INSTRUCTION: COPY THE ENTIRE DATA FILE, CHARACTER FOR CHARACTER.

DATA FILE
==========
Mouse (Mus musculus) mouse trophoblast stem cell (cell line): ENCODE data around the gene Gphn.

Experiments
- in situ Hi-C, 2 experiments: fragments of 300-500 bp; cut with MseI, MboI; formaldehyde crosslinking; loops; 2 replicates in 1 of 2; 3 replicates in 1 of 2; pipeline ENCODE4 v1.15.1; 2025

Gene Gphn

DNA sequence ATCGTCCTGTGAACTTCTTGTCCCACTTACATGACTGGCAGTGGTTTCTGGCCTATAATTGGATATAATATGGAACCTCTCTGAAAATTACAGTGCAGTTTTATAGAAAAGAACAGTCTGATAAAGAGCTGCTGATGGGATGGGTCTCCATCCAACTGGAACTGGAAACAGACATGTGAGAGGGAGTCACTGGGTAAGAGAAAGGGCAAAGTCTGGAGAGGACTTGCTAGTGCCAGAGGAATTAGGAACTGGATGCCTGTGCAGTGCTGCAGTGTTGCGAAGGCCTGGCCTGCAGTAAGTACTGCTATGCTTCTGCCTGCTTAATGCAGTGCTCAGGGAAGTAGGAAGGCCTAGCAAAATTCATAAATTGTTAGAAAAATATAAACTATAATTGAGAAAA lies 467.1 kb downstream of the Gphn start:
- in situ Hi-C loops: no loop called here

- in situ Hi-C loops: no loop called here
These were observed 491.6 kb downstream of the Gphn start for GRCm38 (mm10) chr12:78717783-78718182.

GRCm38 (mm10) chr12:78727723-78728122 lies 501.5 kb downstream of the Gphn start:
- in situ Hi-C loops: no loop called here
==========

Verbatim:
Mouse (Mus musculus) mouse trophoblast stem cell (cell line): ENCODE data around the gene Gphn.

Experiments
- in situ Hi-C, 2 experiments: fragments of 300-500 bp; cut with MseI, MboI; formaldehyde crosslinking; loops; 2 replicates in 1 of 2; 3 replicates in 1 of 2; pipeline ENCODE4 v1.15.1; 2025

Gene Gphn

DNA sequence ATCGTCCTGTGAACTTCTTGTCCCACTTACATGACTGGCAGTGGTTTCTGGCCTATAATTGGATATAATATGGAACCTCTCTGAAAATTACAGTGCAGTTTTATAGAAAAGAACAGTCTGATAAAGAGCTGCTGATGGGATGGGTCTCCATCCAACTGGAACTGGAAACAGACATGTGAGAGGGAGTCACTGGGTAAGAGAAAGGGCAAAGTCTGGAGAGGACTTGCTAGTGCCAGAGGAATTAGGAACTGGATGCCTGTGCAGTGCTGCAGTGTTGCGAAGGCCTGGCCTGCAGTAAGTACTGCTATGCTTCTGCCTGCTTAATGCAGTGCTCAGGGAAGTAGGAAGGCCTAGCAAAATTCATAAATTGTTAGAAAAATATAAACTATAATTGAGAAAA lies 467.1 kb downstream of the Gphn start:
- in situ Hi-C loops: no loop called here

- in situ Hi-C loops: no loop called here
These were observed 491.6 kb downstream of the Gphn start for GRCm38 (mm10) chr12:78717783-78718182.

GRCm38 (mm10) chr12:78727723-78728122 lies 501.5 kb downstream of the Gphn start:
- in situ Hi-C loops: no loop called here